Focus on the needs of the customers--their needs and interests.

Don't waste time attempting to create a need. Focus on existing needs. What this means for the writer is to really know the magazine. Remember: editors buy in their own best interests. How can you fill his/her needs? You need to know what those needs are. You have to try to get inside the editor's mind. Step into his shoes. Editors have a vision of the ideal reader. You have to have an idea of who that is and why the editor wants to reach that person. That's why you look at the magazine advertisements and marketing data, to see who it is that the editor is attempting to reach. The magazine needs to be filled every month. How can you help the editor do that? Don't attempt to sell a story on vampires to House Beautiful. You may think your piece on vampires is the best story you've ever written, but unless you can slant it to fit the vision of House Beautiful, you won't make the sale.

Keep the right frame of mind

Perhaps you're scared to approach the editor of the New Yorker with a query--an idea that you think is just perfect for his magazine. Go ahead and try it. What have you got to lose? You already don't have an article in the New Yorker. If your query is accepted, you'll have an article in the New Yorker. If your query is rejected, things will just stay the same: You still don't have an article in the New Yorker. Be aware that it might take some time for you to crack this market. Remember to write what you can write, at this stage in your career and always look for opportunities to develop as a writer. If you've had success at writing for 20 cents a word, aim just a bit higher next time and aim for 30 or 50 cents a word. Keep developing your skills and taking chances. That's the way you grow as a writer. Remember the point is to learn from your failures. If you're scared, it's useful to remember that everyone is scared or afraid of failing. Do it anyway. You may feel vulnerable, because you put yourself as a writer on the line every time you send out a query. Take a lesson from actors in the theater, who find a way to cope with repeated rejections: Do it anyway. Face up to your fear of failing and keep trying, often in the face of repeated rejections. This is what separates the winners in life from the losers: The winners feel their fear and press forward, regardless. You can learn to do the same. Remember that this is just one query and one editor's opinion. You choose how you will react to the situation. Set realistic goals and work at attaining them.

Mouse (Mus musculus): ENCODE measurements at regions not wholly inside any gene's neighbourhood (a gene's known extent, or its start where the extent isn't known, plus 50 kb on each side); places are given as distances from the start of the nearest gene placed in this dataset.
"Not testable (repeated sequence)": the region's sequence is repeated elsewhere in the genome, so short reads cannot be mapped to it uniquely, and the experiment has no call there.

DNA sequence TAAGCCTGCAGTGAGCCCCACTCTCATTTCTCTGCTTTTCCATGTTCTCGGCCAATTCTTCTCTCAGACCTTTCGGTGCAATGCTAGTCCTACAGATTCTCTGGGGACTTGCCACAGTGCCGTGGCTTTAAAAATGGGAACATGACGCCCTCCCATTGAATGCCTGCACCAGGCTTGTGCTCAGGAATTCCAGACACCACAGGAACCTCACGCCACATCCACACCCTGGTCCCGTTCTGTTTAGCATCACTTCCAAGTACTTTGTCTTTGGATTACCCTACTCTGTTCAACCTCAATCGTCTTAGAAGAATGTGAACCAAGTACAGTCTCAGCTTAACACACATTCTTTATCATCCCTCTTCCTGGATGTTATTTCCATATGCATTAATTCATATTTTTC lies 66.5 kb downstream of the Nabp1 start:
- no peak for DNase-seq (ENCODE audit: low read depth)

© Copyright 1999, Cynthia Arnold